Alagille syndrome is a genetic condition that causes liver problems, heart defects, and unique facial features. Liver disease in Alagille syndrome mainly affects the bile ducts, which are passage ways between the liver and the gallbladder that carry a substance that helps break down fat (bile). In Alagille syndrome, there are either not enough bile ducts (bile duct paucity) or the bile ducts are too narrow. These abnormalities lead to a buildup of bile, which damages the liver. Symptoms of liver damage include a yellowish color to the skin and white parts of the eyes (jaundice) and itchy skin. The most common heart defect in Alagille syndrome is a decrease in the blood flow from the heart to the lungs (pulmonic stenosis). Facial features include a broad forehead, deep set eyes, and a small pointed chin. Symptoms of Alagille syndrome vary in severity from one affected person to another, even in the same family.
Most cases of Alagille syndrome (97%) are caused by a mutation in the JAG1 gene, while a few cases are caused by a mutation in the NOTCH2 gene. These genes act as instructions to make proteins that are important for development. Alagille syndrome is inherited in an autosomal dominant manner, which means a mutation in just one of the two gene copies a person has is enough to cause the condition.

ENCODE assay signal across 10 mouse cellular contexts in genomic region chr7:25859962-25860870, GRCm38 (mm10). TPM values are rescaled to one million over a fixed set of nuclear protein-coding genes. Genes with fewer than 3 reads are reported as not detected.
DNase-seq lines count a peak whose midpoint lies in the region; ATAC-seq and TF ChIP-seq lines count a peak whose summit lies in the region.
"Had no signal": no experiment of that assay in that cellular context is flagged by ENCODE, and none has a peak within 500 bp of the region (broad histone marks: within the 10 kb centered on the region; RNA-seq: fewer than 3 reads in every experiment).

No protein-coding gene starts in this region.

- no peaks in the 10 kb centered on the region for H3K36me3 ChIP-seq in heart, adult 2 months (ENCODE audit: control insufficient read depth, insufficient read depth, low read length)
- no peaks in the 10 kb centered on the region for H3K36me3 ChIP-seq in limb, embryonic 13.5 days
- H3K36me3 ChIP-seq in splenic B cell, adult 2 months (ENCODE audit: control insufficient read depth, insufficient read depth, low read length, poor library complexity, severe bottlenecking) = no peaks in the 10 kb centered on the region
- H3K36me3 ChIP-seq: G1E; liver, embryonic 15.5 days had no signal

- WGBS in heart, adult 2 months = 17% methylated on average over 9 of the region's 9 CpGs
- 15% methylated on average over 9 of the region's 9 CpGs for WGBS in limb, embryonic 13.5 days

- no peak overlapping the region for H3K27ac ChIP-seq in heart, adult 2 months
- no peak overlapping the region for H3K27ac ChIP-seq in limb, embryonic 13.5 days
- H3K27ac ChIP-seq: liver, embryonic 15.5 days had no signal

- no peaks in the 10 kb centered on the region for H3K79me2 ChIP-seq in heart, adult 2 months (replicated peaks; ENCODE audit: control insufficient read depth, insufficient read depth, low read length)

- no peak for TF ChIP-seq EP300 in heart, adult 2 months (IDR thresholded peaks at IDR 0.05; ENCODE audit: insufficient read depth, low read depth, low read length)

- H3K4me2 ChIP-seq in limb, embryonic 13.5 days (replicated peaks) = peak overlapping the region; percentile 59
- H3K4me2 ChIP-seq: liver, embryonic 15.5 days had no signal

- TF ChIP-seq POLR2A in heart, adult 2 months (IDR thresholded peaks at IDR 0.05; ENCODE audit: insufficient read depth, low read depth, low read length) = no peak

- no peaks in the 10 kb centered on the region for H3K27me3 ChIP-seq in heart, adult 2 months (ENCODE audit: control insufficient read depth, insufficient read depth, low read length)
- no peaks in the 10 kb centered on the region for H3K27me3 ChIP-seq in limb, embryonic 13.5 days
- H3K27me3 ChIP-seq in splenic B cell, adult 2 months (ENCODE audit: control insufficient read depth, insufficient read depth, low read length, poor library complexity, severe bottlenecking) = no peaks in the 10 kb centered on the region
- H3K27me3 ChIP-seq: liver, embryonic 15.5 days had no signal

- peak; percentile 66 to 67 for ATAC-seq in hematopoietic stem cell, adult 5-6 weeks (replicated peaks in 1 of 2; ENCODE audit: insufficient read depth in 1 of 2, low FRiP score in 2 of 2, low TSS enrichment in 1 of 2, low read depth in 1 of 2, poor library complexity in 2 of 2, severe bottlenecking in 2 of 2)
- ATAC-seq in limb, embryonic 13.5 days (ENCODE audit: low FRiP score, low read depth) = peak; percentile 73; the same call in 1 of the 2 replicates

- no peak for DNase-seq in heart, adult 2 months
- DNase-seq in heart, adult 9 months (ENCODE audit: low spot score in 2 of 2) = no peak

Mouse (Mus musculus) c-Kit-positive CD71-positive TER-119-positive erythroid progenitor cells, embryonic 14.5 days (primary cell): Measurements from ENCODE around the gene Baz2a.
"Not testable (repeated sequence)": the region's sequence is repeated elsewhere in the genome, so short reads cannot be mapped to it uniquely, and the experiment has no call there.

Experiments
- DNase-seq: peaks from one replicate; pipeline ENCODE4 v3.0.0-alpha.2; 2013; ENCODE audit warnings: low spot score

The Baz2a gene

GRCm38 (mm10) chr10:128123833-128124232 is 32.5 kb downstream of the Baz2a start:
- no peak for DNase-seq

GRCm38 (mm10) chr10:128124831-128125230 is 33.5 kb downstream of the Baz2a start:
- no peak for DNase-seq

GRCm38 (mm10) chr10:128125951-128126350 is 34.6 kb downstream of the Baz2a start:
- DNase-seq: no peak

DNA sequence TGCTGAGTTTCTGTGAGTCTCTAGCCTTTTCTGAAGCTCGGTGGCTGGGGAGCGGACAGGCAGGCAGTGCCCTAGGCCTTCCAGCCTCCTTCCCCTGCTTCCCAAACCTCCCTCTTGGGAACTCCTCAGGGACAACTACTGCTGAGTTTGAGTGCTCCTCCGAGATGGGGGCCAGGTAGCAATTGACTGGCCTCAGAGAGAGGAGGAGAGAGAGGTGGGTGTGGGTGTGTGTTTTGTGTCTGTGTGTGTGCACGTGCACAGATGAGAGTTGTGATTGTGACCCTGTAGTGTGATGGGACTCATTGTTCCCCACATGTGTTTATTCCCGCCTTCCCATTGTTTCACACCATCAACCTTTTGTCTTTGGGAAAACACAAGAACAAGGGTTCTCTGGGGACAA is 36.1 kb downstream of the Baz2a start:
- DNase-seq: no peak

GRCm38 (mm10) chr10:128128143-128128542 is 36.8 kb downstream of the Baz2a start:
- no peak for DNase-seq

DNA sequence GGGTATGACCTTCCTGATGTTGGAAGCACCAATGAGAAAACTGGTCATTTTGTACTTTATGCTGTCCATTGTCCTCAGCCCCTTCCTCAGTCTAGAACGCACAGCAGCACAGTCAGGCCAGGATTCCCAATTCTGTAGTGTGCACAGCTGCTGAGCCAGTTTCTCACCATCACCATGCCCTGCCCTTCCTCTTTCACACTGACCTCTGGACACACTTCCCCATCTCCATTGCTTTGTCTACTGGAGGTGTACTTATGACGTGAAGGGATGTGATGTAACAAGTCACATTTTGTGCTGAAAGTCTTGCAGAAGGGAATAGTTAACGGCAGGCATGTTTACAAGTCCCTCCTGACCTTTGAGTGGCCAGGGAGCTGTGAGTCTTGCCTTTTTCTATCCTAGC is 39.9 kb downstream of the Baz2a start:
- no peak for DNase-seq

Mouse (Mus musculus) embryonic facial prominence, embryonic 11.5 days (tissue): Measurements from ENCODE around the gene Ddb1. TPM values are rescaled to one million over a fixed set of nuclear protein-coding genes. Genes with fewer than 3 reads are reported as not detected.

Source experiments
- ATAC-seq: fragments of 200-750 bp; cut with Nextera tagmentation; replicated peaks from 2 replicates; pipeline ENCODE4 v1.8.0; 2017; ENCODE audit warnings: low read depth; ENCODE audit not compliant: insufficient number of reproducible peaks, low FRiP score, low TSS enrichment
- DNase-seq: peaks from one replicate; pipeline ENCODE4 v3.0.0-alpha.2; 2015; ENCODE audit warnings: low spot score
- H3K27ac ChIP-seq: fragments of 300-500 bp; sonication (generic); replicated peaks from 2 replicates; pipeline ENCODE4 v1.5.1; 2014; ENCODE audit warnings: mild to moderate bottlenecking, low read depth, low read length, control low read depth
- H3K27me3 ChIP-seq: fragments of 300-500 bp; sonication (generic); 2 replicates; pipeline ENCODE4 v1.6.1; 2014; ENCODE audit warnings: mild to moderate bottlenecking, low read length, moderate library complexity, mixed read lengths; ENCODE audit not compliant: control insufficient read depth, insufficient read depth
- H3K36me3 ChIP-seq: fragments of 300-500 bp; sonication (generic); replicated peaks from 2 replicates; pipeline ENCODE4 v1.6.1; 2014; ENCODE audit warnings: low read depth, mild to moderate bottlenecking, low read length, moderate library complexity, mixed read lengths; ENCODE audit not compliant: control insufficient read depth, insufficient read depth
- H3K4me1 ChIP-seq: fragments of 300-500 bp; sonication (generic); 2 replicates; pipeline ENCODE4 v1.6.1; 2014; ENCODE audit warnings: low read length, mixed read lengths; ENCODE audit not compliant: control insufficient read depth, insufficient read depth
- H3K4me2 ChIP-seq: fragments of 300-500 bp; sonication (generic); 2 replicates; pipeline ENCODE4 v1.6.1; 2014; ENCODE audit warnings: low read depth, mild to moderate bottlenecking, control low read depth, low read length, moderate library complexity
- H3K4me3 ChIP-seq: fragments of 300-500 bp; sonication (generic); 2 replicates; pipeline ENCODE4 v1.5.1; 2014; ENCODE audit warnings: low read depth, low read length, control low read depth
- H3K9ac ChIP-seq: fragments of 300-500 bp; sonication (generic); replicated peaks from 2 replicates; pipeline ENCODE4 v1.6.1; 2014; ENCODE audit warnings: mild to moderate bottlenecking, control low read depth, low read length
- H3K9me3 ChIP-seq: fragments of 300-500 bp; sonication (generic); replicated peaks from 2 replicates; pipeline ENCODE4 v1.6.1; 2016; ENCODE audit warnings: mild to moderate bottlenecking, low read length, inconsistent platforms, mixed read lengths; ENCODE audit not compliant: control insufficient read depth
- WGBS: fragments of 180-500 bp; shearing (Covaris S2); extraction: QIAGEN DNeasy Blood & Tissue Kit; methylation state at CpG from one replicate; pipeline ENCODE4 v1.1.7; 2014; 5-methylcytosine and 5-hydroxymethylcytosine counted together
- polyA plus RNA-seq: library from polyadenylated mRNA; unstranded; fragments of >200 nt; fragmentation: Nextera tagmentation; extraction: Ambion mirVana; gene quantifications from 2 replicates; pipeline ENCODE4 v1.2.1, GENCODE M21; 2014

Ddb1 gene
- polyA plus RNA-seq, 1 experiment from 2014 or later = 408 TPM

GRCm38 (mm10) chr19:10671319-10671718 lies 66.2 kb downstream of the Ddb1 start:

The diagnosis of Alagille syndrome is considered in children who have bile duct abnormalities, a heart defect and unusual facial features. Genetic testing is used to officially confirm the diagnosis. Treatment options include medications or surgeries to help the liver function. In severe cases, a liver transplant may be needed. If your child has been diagnosed with Alagille syndrome, discuss treatment options with their doctor. A genetic counselor may be helpful to further discuss the diagnosis. Support groups are available as resources for more information and to connect with other families affected by Alagille syndrome.